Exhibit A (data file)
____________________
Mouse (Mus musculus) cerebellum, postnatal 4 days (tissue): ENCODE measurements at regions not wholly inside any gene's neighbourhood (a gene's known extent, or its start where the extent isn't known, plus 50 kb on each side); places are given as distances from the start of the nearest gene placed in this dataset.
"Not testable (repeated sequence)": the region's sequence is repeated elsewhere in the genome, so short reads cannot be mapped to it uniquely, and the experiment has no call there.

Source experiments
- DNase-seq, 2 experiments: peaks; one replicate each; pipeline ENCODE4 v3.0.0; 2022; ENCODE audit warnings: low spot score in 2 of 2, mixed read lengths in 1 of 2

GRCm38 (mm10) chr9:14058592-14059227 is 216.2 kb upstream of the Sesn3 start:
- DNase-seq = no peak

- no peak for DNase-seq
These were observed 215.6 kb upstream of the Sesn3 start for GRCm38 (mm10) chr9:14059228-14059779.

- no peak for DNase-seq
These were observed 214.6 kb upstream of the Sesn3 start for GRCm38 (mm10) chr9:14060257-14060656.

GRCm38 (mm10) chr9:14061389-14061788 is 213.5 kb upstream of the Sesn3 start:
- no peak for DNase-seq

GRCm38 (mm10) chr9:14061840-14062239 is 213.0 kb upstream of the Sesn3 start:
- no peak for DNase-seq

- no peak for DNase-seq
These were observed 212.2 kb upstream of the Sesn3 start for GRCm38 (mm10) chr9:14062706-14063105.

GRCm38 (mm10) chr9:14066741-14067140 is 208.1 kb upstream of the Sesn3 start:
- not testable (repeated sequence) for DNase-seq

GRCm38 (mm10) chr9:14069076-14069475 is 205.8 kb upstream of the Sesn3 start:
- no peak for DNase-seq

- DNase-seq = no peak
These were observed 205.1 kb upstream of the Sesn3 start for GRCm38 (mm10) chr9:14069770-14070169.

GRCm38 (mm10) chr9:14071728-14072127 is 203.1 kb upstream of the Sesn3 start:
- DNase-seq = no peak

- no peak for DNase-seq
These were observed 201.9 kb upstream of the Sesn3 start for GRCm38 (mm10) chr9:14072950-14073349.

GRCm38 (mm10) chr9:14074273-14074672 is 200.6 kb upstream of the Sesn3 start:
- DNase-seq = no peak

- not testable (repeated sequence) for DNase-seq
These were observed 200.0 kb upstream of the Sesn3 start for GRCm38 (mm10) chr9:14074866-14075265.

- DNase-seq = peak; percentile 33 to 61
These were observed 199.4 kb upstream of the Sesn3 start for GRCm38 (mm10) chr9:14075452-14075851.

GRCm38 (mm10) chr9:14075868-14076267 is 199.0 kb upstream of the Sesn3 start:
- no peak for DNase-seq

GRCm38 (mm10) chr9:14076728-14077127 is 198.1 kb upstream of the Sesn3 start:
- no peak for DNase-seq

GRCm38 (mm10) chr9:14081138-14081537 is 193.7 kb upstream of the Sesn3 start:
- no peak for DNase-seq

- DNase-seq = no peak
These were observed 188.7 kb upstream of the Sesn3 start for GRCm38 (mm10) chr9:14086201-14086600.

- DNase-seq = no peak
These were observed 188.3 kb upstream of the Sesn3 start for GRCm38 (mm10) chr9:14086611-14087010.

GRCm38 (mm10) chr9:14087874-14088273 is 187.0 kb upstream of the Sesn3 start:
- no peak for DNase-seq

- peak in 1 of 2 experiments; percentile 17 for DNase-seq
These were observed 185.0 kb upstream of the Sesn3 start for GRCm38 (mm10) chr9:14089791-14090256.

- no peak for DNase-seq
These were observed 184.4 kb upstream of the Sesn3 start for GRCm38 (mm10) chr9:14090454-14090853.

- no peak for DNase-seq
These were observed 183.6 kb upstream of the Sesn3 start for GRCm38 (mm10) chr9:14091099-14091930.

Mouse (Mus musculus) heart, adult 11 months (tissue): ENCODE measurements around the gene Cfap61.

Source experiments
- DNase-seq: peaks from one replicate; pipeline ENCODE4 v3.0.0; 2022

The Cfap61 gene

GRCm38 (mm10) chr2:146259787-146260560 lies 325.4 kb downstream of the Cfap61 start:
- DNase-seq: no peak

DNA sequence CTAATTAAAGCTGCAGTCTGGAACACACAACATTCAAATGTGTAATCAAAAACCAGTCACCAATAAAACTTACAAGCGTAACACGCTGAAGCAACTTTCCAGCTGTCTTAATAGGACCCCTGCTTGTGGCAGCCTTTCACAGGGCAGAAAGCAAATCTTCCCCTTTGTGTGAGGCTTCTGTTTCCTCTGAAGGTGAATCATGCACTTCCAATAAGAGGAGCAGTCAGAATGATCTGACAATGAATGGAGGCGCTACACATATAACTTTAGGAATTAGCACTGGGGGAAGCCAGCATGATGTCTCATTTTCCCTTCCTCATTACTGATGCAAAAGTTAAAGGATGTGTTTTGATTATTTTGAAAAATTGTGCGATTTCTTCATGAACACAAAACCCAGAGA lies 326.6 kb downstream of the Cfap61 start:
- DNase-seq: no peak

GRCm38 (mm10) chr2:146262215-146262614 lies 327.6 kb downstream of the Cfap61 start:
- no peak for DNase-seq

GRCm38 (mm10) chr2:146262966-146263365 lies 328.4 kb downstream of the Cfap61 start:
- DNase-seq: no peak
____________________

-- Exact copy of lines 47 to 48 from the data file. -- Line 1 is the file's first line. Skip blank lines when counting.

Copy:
- no peak for DNase-seq
These were observed 184.4 kb upstream of the Sesn3 start for GRCm38 (mm10) chr9:14090454-14090853.